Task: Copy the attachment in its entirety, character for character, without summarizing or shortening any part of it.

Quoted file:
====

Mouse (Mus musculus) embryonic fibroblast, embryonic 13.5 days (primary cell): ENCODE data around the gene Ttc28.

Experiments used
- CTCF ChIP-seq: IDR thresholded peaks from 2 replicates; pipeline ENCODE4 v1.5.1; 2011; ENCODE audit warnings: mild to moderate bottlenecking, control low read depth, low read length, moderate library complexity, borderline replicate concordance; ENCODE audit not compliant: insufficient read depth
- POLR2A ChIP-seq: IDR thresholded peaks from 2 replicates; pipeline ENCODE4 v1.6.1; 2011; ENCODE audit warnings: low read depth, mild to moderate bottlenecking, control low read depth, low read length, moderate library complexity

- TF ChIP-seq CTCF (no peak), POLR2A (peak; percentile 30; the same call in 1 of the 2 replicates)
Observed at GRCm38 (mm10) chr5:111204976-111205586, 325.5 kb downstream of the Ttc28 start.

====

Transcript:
Mouse (Mus musculus) embryonic fibroblast, embryonic 13.5 days (primary cell): ENCODE data around the gene Ttc28.

Experiments used
- CTCF ChIP-seq: IDR thresholded peaks from 2 replicates; pipeline ENCODE4 v1.5.1; 2011; ENCODE audit warnings: mild to moderate bottlenecking, control low read depth, low read length, moderate library complexity, borderline replicate concordance; ENCODE audit not compliant: insufficient read depth
- POLR2A ChIP-seq: IDR thresholded peaks from 2 replicates; pipeline ENCODE4 v1.6.1; 2011; ENCODE audit warnings: low read depth, mild to moderate bottlenecking, control low read depth, low read length, moderate library complexity

- TF ChIP-seq CTCF (no peak), POLR2A (peak; percentile 30; the same call in 1 of the 2 replicates)
Observed at GRCm38 (mm10) chr5:111204976-111205586, 325.5 kb downstream of the Ttc28 start.